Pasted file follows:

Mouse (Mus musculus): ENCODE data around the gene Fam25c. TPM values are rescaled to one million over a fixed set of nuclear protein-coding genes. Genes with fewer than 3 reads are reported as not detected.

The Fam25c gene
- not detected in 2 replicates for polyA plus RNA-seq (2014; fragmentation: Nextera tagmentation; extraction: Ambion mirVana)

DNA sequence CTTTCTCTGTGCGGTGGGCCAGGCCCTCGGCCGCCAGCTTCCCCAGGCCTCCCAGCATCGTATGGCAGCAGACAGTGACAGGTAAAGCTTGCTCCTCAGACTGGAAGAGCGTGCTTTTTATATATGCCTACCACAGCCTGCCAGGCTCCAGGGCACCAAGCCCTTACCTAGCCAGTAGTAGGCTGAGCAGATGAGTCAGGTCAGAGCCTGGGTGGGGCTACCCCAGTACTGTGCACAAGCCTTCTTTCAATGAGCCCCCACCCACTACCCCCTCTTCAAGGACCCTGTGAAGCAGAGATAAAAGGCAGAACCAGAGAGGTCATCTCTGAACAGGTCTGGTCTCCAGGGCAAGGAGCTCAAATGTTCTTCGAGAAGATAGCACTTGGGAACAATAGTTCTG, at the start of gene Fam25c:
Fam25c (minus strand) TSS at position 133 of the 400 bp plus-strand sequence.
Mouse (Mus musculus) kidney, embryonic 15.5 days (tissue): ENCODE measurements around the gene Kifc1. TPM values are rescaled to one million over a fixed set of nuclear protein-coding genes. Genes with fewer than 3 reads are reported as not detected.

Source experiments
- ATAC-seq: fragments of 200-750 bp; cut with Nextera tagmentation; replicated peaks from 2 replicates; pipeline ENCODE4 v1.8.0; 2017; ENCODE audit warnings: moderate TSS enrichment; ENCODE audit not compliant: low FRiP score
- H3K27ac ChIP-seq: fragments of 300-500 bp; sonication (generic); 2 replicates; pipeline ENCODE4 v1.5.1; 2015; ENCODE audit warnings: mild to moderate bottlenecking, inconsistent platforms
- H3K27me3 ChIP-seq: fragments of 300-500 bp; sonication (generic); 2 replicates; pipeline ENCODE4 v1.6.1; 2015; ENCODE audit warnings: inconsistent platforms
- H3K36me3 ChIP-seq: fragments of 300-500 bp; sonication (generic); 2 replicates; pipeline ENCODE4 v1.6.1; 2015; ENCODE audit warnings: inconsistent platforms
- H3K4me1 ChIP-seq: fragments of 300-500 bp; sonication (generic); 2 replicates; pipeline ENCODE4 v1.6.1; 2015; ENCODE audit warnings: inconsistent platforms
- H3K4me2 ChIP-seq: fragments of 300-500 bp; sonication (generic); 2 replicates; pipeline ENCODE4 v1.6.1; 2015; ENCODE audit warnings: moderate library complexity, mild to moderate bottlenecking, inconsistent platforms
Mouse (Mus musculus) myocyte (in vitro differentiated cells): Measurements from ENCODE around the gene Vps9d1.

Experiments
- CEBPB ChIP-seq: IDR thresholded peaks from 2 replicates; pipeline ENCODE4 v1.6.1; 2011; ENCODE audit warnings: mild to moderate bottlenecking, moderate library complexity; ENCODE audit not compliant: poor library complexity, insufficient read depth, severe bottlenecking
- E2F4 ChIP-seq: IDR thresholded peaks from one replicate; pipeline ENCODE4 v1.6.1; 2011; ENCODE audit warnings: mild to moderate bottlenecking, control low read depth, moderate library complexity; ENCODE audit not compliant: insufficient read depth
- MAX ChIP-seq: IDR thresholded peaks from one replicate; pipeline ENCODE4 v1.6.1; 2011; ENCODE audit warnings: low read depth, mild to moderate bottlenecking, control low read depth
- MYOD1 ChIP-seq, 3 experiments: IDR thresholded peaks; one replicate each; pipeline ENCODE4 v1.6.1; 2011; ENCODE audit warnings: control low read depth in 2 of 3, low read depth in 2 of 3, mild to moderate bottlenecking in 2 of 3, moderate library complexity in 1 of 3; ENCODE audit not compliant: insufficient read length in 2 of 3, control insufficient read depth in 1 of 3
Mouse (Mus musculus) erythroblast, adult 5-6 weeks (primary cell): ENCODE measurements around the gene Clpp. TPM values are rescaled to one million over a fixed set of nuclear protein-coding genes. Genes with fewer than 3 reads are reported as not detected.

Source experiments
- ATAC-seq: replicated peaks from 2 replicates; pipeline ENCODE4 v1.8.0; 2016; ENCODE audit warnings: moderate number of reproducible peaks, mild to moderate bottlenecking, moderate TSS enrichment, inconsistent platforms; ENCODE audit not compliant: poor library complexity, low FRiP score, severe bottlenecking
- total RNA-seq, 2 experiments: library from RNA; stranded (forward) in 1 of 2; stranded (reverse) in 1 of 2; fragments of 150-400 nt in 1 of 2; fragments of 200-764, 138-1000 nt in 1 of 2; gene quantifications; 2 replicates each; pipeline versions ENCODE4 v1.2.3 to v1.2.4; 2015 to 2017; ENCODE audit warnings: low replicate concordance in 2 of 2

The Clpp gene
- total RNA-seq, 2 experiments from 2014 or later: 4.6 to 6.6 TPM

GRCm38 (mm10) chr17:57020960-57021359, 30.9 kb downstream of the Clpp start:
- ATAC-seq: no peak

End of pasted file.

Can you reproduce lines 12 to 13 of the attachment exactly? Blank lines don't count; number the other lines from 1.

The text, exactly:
- H3K4me1 ChIP-seq: fragments of 300-500 bp; sonication (generic); 2 replicates; pipeline ENCODE4 v1.6.1; 2015; ENCODE audit warnings: inconsistent platforms
- H3K4me2 ChIP-seq: fragments of 300-500 bp; sonication (generic); 2 replicates; pipeline ENCODE4 v1.6.1; 2015; ENCODE audit warnings: moderate library complexity, mild to moderate bottlenecking, inconsistent platforms